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How far will your car insurance take you?

How far will your car insurance take you?

If you’re the type of traveller who enjoys an hours-long road trip, you probably place as much importance on the journey as on the destination. After all, driving with family or friends in a comfortable car can be a great way to bond. And for those who prefer two wheels, motopacking offers a distinct blend of freedom, uncertainty, and romanticism.

But even the most seasoned road warriors meet mishaps and accidents. Researchers around the world—from Malaysia to the UK—have even found that the number of accidents tends to increase during festive breaks, such as during Christmas. If you’re driving to certain parts of Southeast Asia like Thailand, you’ll also have to deal with a tropical monsoon climate, which can include heavy downpours that impede driving.

And that’s probably the worst place and time to be involved in a road accident—when you’re far away from home. When you’re in your own country, you know exactly whom to call and are familiar with how local police and emergency responders deal with such situations. But things can be starkly different elsewhere—even in a neighbouring land that shares your borders.

Back home, you have car insurance to help you cover the costs of incidents and injuries. Your coverage may extend beyond Singapore’s borders to some extent, providing you with a measure of assurance that you’re not totally on your own during road incidents.

That’s why, before leaving for a road trip, it’s important to know what you need to do—such as what number to call or what documents to gather—in case of an accident.

Car insurance that covers a road trip

The area covered by your car insurance depends on your policy provider. DirectAsia’s policy covers your car when it is in Singapore, West Malaysia, or Southern Thailand.

West Malaysia is the part of the country that lies in the Malaysian peninsula, as well as its surrounding islands. It’s also called Peninsular Malaysia, distinguishing it from Borneo. This area comprises 11 states:

  • Northern Region: Kedah, Penang, Perak, Perli
  • East Coast Region: Kelantan, Pahang, Terengganu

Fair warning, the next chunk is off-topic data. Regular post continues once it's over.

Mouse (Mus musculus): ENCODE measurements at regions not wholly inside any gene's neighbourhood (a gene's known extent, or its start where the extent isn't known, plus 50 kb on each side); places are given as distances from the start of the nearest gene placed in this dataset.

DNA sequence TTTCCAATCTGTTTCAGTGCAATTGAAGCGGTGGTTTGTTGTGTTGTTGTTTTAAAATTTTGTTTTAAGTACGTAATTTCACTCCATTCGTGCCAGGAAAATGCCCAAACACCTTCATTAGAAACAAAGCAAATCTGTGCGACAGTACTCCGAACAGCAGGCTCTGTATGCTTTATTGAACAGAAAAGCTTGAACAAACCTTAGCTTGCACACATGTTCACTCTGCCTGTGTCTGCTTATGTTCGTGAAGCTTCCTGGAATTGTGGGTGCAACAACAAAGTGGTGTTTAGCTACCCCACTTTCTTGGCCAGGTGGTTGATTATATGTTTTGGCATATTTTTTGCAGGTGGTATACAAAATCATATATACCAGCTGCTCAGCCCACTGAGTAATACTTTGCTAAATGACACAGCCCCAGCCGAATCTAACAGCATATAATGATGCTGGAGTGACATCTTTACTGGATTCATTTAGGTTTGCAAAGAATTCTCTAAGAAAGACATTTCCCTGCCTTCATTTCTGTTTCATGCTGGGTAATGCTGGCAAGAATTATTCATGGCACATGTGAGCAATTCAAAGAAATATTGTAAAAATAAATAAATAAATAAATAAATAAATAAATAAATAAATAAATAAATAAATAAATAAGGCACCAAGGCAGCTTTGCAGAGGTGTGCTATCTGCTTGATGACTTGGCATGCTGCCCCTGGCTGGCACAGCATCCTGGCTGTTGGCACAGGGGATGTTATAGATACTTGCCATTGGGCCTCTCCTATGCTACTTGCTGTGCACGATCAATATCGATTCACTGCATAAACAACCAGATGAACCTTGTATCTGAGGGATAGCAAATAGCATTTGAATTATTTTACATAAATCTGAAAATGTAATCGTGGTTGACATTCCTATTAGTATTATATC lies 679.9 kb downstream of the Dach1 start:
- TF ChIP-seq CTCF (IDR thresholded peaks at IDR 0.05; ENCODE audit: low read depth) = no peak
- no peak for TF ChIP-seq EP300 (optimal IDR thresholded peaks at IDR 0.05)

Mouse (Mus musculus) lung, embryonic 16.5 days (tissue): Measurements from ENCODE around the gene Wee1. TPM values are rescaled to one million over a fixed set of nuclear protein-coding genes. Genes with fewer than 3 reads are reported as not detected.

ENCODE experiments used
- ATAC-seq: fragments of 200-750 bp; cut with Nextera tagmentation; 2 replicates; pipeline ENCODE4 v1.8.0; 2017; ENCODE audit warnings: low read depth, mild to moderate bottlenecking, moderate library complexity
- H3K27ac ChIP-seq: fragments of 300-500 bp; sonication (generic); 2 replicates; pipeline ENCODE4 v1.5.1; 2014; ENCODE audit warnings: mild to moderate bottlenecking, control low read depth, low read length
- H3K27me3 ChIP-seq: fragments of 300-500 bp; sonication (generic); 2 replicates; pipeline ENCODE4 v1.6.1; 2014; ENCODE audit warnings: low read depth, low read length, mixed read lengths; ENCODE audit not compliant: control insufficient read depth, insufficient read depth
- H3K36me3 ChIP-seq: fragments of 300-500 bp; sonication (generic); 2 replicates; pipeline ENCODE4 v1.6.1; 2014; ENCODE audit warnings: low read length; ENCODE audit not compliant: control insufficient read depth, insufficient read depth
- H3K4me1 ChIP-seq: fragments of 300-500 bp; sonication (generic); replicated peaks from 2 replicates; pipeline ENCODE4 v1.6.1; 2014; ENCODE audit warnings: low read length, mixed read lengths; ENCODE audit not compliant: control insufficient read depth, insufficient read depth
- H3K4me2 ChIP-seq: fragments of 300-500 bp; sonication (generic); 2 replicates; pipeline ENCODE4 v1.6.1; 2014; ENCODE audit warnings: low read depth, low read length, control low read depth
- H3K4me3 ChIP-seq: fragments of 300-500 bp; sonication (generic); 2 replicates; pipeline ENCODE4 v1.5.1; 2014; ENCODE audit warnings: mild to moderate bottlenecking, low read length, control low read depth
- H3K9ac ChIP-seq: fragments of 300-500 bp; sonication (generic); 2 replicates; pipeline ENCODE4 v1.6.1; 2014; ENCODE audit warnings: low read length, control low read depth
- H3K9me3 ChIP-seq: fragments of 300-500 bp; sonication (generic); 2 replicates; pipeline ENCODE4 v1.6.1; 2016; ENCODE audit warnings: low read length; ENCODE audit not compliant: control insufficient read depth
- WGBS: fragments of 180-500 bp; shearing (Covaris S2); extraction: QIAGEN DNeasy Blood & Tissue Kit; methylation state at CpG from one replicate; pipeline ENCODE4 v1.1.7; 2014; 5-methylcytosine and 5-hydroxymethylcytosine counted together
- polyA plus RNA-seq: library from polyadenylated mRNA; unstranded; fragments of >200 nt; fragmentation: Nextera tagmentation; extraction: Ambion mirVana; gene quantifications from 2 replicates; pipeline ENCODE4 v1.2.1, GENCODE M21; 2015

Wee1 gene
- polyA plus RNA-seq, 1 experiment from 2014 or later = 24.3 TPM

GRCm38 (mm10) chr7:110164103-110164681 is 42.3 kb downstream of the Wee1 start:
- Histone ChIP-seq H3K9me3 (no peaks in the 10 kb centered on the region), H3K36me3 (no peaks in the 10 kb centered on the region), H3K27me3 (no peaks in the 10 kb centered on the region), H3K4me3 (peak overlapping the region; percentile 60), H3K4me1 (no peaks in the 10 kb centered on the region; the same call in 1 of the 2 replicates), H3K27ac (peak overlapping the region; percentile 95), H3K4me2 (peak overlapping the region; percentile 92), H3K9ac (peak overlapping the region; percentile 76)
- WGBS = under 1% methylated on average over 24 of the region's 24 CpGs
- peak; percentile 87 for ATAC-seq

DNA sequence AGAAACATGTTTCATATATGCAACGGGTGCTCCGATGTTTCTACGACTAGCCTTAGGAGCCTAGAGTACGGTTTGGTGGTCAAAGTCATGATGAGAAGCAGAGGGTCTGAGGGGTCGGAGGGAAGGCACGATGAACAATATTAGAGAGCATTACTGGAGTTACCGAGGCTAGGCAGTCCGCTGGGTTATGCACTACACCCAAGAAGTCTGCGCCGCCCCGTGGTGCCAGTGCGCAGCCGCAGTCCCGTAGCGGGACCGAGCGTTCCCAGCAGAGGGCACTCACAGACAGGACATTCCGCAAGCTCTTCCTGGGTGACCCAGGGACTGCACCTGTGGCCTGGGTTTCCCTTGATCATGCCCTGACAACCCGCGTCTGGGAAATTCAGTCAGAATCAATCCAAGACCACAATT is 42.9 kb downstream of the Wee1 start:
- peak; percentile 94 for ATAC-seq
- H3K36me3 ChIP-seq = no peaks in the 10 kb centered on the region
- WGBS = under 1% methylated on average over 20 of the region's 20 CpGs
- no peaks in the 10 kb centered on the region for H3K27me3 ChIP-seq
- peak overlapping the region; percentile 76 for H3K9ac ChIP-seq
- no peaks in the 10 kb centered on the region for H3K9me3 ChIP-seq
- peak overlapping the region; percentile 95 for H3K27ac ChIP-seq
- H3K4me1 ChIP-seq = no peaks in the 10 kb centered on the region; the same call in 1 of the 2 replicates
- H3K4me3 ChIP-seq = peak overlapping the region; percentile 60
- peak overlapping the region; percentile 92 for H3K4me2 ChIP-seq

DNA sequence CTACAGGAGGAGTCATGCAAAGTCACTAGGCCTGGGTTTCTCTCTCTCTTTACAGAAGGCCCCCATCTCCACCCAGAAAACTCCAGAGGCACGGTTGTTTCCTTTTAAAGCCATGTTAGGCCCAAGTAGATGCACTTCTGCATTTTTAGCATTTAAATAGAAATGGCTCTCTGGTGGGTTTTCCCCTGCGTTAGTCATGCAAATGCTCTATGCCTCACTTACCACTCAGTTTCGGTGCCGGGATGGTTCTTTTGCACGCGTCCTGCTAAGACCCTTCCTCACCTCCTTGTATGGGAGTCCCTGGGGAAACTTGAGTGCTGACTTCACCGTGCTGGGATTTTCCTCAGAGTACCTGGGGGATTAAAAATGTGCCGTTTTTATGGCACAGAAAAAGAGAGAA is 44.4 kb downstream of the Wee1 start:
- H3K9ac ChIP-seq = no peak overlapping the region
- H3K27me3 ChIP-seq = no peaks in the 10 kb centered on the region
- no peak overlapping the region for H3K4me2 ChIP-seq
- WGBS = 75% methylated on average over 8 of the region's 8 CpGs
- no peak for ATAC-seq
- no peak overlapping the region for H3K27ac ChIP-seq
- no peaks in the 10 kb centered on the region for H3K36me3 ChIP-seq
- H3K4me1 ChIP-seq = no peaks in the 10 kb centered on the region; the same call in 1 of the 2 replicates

• Central Region: Selangor, federal territories of Kuala Lumpur and Putrajaya
  • Southern Region: Johor, Malacca, Negeri Sembilan

Southern Thailand is a narrow part of Thailand that’s on the Malay Peninsula. The part covered by DirectAsia falls within 80km of the border between Thailand and Malaysia.

This area is characterised by steep coasts in its western side, river plains in the east, and mountain ranges along the middle. The area boasts its fair share of national parks, as well as a major city, Hat Yai.

So, if you’d like to spend the weekend in Malacca or take a leisurely coastal drive along Southern Thailand, you can rest assured that you remain protected by your car insurance plan.

What you need to know and prepare to make a claim

Keep in mind that not every type of incident is covered when you take your car beyond Singapore, though. Coverage for loss and damage to your car applies within Singapore. In West Malaysia and Southern Thailand, third-party bodily injury, third-party property damage, and any optional benefits you have on your plan are covered.

Optional benefits may include 24-hour assistance, medical expenses, and more. DirectAsia also covers the cost of towing your car back to Singapore from West Malaysia and Southern Thailand, giving you S$200 per person and S$3,500 for towing.

If it’s been a while since you got your insurance policy, chances are you’re a little rusty when it comes to knowing the terms and rules involved in making a car claim. So read up before leaving for your trip.

For example, know that you need to report the incident to your insurer within 24 hours. You’ll also need to gather documents, such as:

  • An accident report
  • A police report if someone involved in the accident has been injured
  • Medical and specialist reports if someone involved in the accident has been injured
  • A sketch of the accident scene (download and print out our accident toolkit for this)
  • The third party’s details (use our exchange of particulars form as a guide)
  • Receipts of expenses incurred, such as payment for treatment of the third party’s injuries
  • Your certificate of insurance to prove that you have an existing policy
  • A private settlement form if you decide to settle the matter with the other driver instead of making an insurance claim

Before travelling, make sure you know your insurance provider’s hotline for responding to accidents and claims. This should include contact details for 24-hour service.

Be prepared

In the excitement of packing and preparing for a trip, it might seem like a dreary thing to re-read your insurance policy. But doing so pays off in the long run. After all, a true traveller prepares for the unexpected.

If you currently have a basic insurance policy and are planning on taking your car on the road, it’s a good idea to consider upgrading your policy and pairing it with travel insurance, too.